Incidence and risk factors of maternal sepsis in California
Marian Knight (NPEU)
Audrey Lyndon (University of California San Francisco, San Francisco, USA), Henry Lees (Stanford University, Palo Alto, California, USA), Jeffery Gould (Stanford University, Palo Alto, California, USA), Colleen Acosta-Nielsen (NPEU (Former member)), Jenny Kurinczuk (NPEU)
Severe maternal morbidity and mortality
National Institute for Health Research
In countries with developed healthcare systems, sepsis remains a leading cause of preventable maternal morbidity and mortality.
The objective of this study was to investigate the incidence and risk factors associated with maternal sepsis and progression to severe sepsis in a large population-based birth cohort from California.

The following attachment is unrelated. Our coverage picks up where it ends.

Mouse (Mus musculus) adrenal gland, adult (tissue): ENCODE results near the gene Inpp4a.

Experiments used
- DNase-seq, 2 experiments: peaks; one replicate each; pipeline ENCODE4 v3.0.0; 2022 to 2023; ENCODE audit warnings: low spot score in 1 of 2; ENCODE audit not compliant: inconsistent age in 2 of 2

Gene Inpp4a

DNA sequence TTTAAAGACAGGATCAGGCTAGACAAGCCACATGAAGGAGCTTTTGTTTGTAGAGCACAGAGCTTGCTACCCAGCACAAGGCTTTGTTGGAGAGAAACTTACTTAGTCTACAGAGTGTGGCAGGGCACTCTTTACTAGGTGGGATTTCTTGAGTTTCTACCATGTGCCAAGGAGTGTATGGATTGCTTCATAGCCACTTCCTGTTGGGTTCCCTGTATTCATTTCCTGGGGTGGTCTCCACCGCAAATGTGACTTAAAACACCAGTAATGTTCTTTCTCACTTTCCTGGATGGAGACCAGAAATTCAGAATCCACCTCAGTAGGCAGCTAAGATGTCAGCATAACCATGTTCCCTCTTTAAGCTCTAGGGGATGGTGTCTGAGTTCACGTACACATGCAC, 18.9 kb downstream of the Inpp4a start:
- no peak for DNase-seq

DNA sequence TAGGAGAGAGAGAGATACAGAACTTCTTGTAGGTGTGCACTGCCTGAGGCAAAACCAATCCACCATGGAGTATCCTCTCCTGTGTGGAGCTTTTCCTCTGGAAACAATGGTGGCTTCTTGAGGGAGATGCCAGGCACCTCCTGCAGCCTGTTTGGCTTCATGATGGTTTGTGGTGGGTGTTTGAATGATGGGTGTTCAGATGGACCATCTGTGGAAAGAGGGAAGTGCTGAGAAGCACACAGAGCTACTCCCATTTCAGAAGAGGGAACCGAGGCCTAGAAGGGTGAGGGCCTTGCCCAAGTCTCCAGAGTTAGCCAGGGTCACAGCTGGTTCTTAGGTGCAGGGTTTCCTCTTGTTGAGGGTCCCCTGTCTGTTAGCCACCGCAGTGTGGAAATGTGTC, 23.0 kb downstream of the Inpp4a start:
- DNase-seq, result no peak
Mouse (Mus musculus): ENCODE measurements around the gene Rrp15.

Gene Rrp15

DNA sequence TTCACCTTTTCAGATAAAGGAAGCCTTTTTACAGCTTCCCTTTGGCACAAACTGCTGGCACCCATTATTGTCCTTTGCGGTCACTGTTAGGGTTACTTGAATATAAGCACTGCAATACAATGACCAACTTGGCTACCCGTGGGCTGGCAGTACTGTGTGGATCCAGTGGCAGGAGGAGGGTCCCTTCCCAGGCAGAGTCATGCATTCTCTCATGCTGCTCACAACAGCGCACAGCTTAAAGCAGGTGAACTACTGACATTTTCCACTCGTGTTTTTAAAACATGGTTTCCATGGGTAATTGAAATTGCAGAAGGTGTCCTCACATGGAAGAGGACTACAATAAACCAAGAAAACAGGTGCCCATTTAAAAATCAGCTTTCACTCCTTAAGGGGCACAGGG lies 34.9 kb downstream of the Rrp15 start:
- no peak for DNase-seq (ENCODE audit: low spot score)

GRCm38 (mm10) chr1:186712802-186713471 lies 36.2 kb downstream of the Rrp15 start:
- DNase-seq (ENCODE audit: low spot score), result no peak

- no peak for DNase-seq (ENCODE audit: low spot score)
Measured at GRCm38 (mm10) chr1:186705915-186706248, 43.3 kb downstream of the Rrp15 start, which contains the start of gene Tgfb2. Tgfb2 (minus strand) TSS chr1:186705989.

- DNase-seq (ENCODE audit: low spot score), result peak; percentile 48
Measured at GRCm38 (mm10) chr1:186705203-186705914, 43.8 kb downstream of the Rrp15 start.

The study showed that the incidence of severe sepsis was 4.7/10,000 births (95% CI=4.4-5.1).
Women had significantly increased adjusted odds of progressing to severe sepsis if they were Black (OR=2.09), Asian (OR=1.59), Hispanic (OR=1.42), had public or no health insurance (OR=1.52), delivered in hospitals with an annual delivery rate of <1,000 births (OR=1.93), were primiparous (OR=2.03), had a multiple birth (OR=3.5), diabetes (OR=1.47), or chronic hypertension (OR=8.51).
Preeclampsia and postpartum hemorrhage were also significantly associated with progression to severe sepsis (OR=3.72; OR=4.18).
Factors had a significantly cumulative effect on risk of progression to severe sepsis.
This study suggested that the rate of severe sepsis was greater than that of the 1991-2003 national estimate.
Risk factors identified are relevant to obstetric practice given the apparent increase in severe maternal sepsis.